Figures 24 show the three-dimensional surface plots indicating the effects of the interactions between five different components on the droplet size of nanoemulsion. Figure 2 shows that the droplet size value increased toward the higher amounts of oil (PKOEs) where maximum values in droplet size could be seen (red color area); however, the lowest droplet size values of nanoemulsion were observed at higher amounts of lecithin. This is due to a sufficient amount of lecithin available to emulsify the oil and the aqueous phase when the amount of oil was decreased. The plotted model depicted a linear increase in droplet size when the amount of oil was increased.

Figure 2 Ternary plots showing the interaction effect between three variables (PKOEs, lecithin, water) on the response (droplet size). Two variables were kept constant (Tween 80 and glycerol).
Abbreviation: PKOE, palm kernel oil ester.

Figure 3 Ternary plots showing the interaction effect between three variables (lecithin, glycerol, water) on the response (droplet size). Two variables were kept constant (PKOEs and Tween 80).
Abbreviation: PKOE, Palm kernel oil ester.

Figure 4 Ternary plots showing the interaction effect between three variables (lecithin, Tween 80, and water) on the response (droplet size). Two variables were kept constant (PKOEs and glycerol).
Abbreviation: PKOE, Palm kernel oil ester.

The increase in the viscosity of the dispersed phase (oil phase) results in increase in the flow resistance, which may result in problems with the droplet disruption process. Thus, the split up rate becomes restricted, causing the large droplets to form. When the amount of lecithin used is decreased, the droplet size of nanoemulsion is increased. This could be due to the fixed amount of the emulsifier (lecithin), leading to incomplete coverage of emulsifier molecules on the newly formed droplets. It is possible that this coverage limitation can lead to an increase in the droplet size of an emulsion.24 The pharmaceutical industry demands the production of nanoemulsions with a very small droplet size as it gives extremely low surface tension for the whole system and the interfacial tension of oil-in-water droplets.25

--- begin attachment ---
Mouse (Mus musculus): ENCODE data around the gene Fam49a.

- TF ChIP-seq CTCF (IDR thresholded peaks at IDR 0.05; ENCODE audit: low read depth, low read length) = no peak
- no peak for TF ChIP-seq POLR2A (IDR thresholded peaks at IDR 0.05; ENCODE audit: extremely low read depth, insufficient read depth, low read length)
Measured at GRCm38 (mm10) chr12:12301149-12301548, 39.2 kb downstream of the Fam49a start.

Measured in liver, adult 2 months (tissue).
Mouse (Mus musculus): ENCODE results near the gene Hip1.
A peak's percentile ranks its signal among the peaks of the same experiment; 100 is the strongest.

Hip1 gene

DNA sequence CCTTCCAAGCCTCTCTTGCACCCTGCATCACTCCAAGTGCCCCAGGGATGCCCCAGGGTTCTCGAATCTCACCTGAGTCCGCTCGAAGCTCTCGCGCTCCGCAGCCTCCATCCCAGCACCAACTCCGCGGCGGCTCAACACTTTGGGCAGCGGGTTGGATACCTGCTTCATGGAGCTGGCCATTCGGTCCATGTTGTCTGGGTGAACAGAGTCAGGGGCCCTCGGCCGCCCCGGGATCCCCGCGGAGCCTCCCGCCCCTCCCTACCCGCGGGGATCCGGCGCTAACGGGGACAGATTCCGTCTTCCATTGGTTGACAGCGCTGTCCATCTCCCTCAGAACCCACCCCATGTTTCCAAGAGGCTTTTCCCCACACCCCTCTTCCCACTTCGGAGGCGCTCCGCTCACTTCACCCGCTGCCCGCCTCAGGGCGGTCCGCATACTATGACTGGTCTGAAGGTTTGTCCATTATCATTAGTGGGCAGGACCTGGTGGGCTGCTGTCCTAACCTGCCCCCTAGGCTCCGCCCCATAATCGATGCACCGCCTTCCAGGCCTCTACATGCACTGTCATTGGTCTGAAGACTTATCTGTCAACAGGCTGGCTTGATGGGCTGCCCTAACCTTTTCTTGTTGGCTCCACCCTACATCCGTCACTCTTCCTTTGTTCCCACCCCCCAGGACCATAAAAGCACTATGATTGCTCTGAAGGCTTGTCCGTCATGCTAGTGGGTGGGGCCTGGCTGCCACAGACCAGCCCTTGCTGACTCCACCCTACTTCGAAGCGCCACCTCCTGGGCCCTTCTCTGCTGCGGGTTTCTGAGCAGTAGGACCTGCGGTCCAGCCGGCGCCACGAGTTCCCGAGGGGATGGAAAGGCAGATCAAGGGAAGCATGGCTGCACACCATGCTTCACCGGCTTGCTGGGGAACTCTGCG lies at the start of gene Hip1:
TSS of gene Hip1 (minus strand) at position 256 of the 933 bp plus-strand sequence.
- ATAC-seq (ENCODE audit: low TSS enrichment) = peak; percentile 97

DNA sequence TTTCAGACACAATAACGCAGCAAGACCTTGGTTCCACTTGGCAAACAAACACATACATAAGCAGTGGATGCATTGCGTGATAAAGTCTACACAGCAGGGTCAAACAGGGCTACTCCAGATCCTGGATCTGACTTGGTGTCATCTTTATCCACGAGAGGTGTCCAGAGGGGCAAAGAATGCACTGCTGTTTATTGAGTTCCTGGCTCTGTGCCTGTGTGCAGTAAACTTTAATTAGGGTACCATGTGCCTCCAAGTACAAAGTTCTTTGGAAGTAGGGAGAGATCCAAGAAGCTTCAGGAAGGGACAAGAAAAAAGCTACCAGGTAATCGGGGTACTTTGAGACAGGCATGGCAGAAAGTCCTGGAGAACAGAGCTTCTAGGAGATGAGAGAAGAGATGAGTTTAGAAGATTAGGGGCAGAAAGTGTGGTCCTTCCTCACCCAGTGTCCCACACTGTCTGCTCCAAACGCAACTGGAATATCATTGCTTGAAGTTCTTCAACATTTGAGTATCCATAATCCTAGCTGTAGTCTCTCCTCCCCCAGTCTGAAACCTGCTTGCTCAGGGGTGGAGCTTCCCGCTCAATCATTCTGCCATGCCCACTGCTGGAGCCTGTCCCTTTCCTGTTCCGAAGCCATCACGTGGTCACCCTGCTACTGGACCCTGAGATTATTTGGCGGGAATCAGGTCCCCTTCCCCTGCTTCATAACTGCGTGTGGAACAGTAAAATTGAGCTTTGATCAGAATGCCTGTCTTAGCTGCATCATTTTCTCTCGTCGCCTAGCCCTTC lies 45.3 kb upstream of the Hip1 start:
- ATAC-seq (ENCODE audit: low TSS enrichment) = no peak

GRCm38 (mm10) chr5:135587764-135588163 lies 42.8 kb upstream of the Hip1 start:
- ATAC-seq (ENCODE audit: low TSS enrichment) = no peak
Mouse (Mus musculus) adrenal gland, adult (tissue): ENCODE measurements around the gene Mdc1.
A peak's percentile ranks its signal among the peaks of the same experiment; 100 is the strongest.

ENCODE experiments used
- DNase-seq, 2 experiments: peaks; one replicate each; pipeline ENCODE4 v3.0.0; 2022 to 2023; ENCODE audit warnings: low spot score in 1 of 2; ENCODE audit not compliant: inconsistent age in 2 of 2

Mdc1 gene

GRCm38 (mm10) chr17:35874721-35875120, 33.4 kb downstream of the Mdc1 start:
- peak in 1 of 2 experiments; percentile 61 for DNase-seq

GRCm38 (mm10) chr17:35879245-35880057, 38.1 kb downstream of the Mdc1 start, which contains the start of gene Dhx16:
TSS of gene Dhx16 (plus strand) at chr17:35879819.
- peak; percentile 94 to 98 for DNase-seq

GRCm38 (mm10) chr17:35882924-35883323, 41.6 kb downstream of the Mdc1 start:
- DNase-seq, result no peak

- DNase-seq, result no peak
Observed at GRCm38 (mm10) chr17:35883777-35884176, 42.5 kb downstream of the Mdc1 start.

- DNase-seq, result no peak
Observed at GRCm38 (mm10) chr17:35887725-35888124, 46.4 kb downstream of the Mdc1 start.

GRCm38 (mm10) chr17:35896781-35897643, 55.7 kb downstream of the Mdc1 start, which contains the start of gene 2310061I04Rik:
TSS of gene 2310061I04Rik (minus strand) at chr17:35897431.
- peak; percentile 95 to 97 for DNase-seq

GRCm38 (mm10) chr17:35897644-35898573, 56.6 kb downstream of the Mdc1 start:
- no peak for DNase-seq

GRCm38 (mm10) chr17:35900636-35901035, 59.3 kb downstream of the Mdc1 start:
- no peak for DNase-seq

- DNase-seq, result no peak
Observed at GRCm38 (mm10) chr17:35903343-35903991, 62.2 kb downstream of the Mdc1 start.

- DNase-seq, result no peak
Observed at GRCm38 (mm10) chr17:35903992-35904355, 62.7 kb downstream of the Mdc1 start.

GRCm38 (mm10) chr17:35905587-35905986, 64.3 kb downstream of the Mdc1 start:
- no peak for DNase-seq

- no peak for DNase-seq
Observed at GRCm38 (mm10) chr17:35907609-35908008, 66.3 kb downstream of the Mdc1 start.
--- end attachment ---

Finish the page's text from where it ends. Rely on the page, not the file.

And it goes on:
Figures 3 and 4 show that the droplet size value decreased toward the higher amounts of glycerol and Tween 80, where minimum values in droplet size could be seen (dark green color area). The observed decrease in droplet diameter with increasing emulsifier concentration can be attributed to various factors: faster emulsifier adsorption to oil droplet surfaces during homogenization leads to lower interfacial tensions thereby facilitating droplet breakup; more emulsifier available to cover the droplet surfaces formed during homogenization.26 Increasing amount of emulsifier decreases the interfacial tension, which leads to the reduction in Laplace pressure and stress required for droplet deformation. These results revealed that Tween 80 and lecithin were the components having the highest decreasing effect on the droplet size of nanoemulsions containing aripiprazole.

Verification of models

Verification of the final model was done to examine the adequacy of the predicted response values in validation set. Five random formulations with the different percentage of components were provided to validate the model. Actual values of the droplet size as a response were compared with the corresponding predicted values to evaluate the validity of the model as shown in Table 5. Percentage of residual standard error was determined for values of formulation result. The results confirmed the adequacy of the model, and the actual values were found to be quite close to the predicted values, which indicated excellent fitness of the model generated.